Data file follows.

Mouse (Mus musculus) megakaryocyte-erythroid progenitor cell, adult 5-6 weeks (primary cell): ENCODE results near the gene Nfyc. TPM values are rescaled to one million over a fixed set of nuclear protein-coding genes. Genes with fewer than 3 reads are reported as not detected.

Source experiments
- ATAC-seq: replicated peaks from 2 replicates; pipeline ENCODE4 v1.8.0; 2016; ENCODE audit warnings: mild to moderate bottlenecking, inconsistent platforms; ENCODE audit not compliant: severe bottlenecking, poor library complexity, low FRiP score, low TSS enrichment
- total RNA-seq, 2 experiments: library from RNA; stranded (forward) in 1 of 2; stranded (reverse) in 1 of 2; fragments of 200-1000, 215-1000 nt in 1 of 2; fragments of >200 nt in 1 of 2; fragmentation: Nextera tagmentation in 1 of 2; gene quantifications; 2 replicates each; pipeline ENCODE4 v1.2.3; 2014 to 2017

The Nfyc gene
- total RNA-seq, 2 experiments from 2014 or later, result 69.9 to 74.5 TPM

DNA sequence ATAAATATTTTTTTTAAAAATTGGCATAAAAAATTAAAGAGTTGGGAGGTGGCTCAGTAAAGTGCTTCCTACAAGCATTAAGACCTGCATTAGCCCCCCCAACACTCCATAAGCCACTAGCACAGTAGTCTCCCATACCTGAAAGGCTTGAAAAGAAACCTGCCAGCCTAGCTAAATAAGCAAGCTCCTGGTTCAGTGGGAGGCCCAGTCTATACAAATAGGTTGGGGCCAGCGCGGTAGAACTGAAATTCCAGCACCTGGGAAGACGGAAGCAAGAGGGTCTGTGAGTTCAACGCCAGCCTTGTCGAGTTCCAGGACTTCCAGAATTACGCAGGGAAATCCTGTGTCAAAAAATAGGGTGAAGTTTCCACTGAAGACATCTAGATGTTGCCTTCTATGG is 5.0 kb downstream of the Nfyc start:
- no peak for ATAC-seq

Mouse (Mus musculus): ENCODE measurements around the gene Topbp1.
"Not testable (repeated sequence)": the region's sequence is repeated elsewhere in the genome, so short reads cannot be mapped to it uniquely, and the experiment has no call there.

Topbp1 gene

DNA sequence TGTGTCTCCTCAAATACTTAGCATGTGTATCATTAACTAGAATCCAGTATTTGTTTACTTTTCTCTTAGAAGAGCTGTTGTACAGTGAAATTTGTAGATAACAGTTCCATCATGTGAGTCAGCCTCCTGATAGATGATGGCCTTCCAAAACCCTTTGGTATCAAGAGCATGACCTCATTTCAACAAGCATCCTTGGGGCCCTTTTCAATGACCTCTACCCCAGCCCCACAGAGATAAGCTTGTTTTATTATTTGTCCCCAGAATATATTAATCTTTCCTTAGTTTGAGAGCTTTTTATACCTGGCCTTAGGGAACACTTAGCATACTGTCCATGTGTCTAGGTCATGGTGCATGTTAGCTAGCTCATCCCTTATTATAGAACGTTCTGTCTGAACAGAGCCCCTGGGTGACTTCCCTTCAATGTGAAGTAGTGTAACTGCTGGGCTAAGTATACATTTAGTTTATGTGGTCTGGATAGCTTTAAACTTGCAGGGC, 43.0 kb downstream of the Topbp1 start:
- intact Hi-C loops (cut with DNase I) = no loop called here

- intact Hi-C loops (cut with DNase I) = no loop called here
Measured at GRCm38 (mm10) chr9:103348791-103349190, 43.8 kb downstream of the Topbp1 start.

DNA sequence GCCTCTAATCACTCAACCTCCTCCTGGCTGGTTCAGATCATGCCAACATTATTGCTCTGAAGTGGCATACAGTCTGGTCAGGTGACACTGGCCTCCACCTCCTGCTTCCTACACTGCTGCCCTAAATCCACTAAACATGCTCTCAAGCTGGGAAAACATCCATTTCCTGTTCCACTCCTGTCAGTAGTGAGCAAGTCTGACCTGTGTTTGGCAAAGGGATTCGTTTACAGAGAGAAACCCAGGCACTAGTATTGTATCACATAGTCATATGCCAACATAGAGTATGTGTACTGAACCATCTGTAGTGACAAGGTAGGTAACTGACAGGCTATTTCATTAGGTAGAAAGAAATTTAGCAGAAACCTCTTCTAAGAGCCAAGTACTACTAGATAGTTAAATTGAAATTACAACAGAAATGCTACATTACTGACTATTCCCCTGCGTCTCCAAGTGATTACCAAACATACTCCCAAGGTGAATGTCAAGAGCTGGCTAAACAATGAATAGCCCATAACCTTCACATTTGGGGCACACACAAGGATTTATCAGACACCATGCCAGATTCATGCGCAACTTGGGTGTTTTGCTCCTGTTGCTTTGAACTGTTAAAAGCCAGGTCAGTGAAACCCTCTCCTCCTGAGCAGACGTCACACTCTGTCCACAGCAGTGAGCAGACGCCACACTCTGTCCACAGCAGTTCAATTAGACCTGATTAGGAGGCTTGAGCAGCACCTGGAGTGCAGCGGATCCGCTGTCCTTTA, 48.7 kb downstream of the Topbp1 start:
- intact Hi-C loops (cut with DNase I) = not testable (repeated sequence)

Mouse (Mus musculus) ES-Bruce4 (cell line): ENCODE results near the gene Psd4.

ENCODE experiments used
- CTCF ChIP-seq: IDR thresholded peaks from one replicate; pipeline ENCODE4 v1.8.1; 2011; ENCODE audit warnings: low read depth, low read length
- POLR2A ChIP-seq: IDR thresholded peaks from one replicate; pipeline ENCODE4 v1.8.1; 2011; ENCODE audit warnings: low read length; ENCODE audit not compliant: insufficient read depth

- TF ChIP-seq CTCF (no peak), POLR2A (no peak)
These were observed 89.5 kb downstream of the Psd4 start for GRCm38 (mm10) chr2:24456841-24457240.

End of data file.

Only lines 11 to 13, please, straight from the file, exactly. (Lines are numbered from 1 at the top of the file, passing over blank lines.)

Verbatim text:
Topbp1 gene

DNA sequence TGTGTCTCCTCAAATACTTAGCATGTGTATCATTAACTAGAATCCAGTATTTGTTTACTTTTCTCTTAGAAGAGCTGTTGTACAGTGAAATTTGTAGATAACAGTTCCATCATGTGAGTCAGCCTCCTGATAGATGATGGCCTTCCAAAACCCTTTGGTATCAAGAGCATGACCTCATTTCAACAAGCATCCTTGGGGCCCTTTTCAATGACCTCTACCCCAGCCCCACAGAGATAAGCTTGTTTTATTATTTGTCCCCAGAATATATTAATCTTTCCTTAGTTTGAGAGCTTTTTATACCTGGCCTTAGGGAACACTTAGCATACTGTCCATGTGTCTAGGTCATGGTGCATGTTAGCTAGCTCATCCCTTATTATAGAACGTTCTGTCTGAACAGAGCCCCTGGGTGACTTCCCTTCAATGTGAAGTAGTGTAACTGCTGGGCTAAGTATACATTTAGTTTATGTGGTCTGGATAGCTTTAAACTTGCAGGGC, 43.0 kb downstream of the Topbp1 start:
- intact Hi-C loops (cut with DNase I) = no loop called here